Those inclined to laugh at the innocence of the Albanians should first consider their own response to the promises of those who propose investing social security contributions in a stock market that even Alan Greenspan, chairman of the Federal Reserve, says is substantially over valued. Such speculative financial bubbles - whether in stock market or currency pricing - that involve bidding up the price of assets far beyond their underlying value are little more than a sophisticated variant of the classic pyramid scam.

Betting on bubbles is a favorite pastime in the big cyberspace casino known as the global financial market. The stock markets of newly emerging industrial countries are among the bubble-betters favorites. When stock prices soar on the exchanges of countries such as Mexico, Malaysia, and Thailand, investment advisors talk about the high rates of return available in emerging markets. These rapid increases in share prices are in part a function of booming economies (based on gross domestic product), but they also reflect that the total market for shares in these countries is relatively small. When outside investors start bidding feverishly on a finite pool of stocks, the price goes up. It's a basic law of the market.

When Bubbles Burst

Of course, bubbles have a tendency to burst. And when financial bubbles burst, the money flows out even faster than it flowed in and prices then plummet. That is what we saw in the Mexican peso crisis. The experts say that probably no more than 10 percent of the $70 billion that flowed into Mexico over five years during the boom went into anything resembling productive investment. Most of it was used to pay off other foreign debts, import luxury goods, and to finance capital flight. The big losers were the working and middle classes. Wall Street bankers and investment houses holding peso denominated stocks and bonds turned to President Clinton for help, who assembled a bailout package of loans and guarantees that put up as much as $50 billion in U.S. taxpayer money to shore up the speculator's holdings.

Financial bubbles are not limited to emerging markets. Over a number of years, financial bubbles inflated stock and land values in Japan well beyond any realistic underlying value. At the peak of the bubble, the total value of Japanese real estate exceeded that of all North America. The bubble burst in 1989, sparking a major financial crisis.

How Is Money Created?

Where does the money come from to fuel a financial bubble? Much of it comes from the same place where most of our money originates - from borrowing. Most of our money is created by banks loaning it into existence. A bank is allowed to lend out as much as 90 percent of the money it has on deposit. The deposits continue to exist as money of the depositor, while the loan creates a new account against which the borrower may withdraw cash or write checks. Almost by magic, $1,000 in deposits is thus turned into $1,900 in available money. Both stocks and land are assets against which the asset holder is able to borrow.

Most small shareholders may invest their savings in stocks or land. The big players are able to supplement their savings by borrowing to purchase stocks or even borrowing against stocks to gain "leverage." If the margin requirement on stock purchases is, for example, 30 percent, one need only put up $300 for every $1000 worth of stock purchased. The higher the market value of the asset (e.g. stock) goes, the larger the loan it can be used to secure. It is important to remember that stocks are value created assets, meaning they have no real intrinsic value. A financial bubble thus actually creates money out of virtually nothing.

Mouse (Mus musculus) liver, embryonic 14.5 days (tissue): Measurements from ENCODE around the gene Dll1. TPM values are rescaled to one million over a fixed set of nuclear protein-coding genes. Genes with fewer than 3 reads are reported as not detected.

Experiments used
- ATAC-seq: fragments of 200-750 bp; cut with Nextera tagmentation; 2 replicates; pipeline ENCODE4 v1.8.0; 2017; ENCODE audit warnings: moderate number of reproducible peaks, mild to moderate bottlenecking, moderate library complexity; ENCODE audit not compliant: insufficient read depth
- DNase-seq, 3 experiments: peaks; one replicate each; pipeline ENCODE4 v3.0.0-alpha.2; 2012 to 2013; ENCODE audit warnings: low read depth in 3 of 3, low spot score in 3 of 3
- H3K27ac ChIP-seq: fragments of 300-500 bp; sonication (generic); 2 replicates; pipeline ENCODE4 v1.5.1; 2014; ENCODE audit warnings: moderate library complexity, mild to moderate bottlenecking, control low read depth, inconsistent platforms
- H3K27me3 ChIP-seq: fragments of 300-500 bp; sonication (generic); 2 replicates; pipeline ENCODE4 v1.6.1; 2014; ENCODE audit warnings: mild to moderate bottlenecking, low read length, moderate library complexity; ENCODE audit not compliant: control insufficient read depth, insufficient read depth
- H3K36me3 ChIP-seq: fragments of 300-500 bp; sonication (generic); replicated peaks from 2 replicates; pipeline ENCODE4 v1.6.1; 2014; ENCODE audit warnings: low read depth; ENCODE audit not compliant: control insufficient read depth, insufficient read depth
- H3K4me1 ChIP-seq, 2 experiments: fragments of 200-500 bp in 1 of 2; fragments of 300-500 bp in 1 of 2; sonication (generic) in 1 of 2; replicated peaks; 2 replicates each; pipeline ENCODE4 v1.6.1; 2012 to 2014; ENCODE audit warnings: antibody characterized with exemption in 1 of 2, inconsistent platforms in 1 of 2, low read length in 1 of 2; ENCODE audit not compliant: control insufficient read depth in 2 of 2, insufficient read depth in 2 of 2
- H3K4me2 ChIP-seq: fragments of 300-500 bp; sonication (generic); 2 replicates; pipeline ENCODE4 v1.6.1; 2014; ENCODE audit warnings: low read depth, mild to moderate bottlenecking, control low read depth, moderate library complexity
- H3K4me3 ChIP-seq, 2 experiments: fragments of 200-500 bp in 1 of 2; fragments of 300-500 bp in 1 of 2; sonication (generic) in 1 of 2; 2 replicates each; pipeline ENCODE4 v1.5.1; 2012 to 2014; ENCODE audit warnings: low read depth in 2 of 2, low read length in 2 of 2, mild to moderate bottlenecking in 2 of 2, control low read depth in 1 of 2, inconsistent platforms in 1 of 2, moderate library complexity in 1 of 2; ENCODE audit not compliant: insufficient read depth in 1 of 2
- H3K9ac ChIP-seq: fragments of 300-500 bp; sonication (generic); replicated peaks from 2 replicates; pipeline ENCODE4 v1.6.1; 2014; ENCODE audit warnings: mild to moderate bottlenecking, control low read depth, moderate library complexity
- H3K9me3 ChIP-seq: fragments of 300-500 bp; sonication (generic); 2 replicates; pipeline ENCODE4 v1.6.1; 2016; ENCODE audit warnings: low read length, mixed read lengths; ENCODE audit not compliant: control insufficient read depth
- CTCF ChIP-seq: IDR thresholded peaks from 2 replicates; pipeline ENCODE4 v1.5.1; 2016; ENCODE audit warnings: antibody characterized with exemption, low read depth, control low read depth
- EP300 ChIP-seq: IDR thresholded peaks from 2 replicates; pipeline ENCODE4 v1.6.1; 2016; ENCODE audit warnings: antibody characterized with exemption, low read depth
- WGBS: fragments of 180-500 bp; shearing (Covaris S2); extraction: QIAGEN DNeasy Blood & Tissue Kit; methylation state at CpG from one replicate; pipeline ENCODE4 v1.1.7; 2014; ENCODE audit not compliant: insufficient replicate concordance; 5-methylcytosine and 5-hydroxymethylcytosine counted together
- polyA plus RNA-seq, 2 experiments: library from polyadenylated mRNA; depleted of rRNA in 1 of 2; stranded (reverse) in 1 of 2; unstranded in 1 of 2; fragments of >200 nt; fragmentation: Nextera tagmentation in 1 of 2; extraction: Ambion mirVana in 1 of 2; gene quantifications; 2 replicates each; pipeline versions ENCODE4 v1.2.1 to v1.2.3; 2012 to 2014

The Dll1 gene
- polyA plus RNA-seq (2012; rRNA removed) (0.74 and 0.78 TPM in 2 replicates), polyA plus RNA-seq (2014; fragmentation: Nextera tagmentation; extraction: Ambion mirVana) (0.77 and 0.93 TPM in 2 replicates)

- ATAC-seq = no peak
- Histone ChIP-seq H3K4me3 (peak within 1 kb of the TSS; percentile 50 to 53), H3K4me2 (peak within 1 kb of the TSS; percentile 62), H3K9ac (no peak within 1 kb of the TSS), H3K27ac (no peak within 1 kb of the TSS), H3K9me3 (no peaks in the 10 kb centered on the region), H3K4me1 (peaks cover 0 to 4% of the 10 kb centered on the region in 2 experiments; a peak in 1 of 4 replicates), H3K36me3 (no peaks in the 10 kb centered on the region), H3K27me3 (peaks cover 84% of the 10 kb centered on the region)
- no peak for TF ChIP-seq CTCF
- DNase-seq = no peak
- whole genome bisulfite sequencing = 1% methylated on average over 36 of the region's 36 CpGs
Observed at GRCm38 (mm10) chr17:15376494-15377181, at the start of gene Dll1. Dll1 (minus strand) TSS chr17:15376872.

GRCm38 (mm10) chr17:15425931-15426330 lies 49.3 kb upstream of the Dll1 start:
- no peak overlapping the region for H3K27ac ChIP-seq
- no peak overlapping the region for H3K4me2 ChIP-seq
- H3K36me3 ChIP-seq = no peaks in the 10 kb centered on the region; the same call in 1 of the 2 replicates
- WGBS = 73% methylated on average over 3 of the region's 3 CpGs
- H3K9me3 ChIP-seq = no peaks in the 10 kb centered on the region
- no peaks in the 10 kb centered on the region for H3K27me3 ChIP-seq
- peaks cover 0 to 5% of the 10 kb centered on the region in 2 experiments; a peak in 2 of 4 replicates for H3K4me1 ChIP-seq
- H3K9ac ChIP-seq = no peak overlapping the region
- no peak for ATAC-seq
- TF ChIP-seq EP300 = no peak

The bubble can grow without apparent limit until something makes the players nervous and too many of them decide to sell out and claim their profits. Then the bubble collapses and the value of the assets plummet, sparking a crisis among the banks that are left with substantial portfolios of uncollectible loans and governments are almost always forced to step in with a bailout to stop a banking collapse - as the U.S. government did in the savings and loan crisis. Financial bubbles are one mechanism that creates money without creating value. Of course, the finance capitalists have a considerable variety of other mechanisms for transferring money - a claim on wealth - to themselves without commensurate contribution to the wealth-creation process. These include speculating on price movements and derivatives, and engaging in arbitrage to profit on minor time lags between markets. Their very transactions can create instability in currency markets, which forces governments to intervene with public monies that flow directly into the speculators' pockets. In each case the finance specialists transfer claims to real wealth to themselves at the expense of those who actually do productive work.

While economists have become exceedingly facile in rationalizing how these predatory activities actually benefit society, they are in truth more accurately described as forms of legal theft, by which a clever few expropriate rights to the real wealth of society while contributing more to its depletion than to its creation.

Competing for Money

William Greider, in his book One World, Ready or Not, observes that real-economy corporations are caught in the trap of having to compete for investment funds against the often more lucrative games of the world of pure finance. That places intense pressure on them to increase their profits way beyond what otherwise might be considered reasonable and responsible.

The profit levels demanded by investors are most readily achieved by externalising a major portion of production costs, that is, getting tax payers to subsidize pollution clean-up, workers' benefits, trade infrastructure, and other costs so that the corporation doesn't have to foot the bill. Companies also move to nations where they can pay less than a living wage, break up labour unions and bargain down labour unions with the threat of moving their jobs, and where they can dump their toxic wastes into the ground. The companies use their financial clout to bribe politicians to get more tax breaks and subsidies, and to reduce government expenditure on education, welfare, infrastructure for mass transit, and other public goods.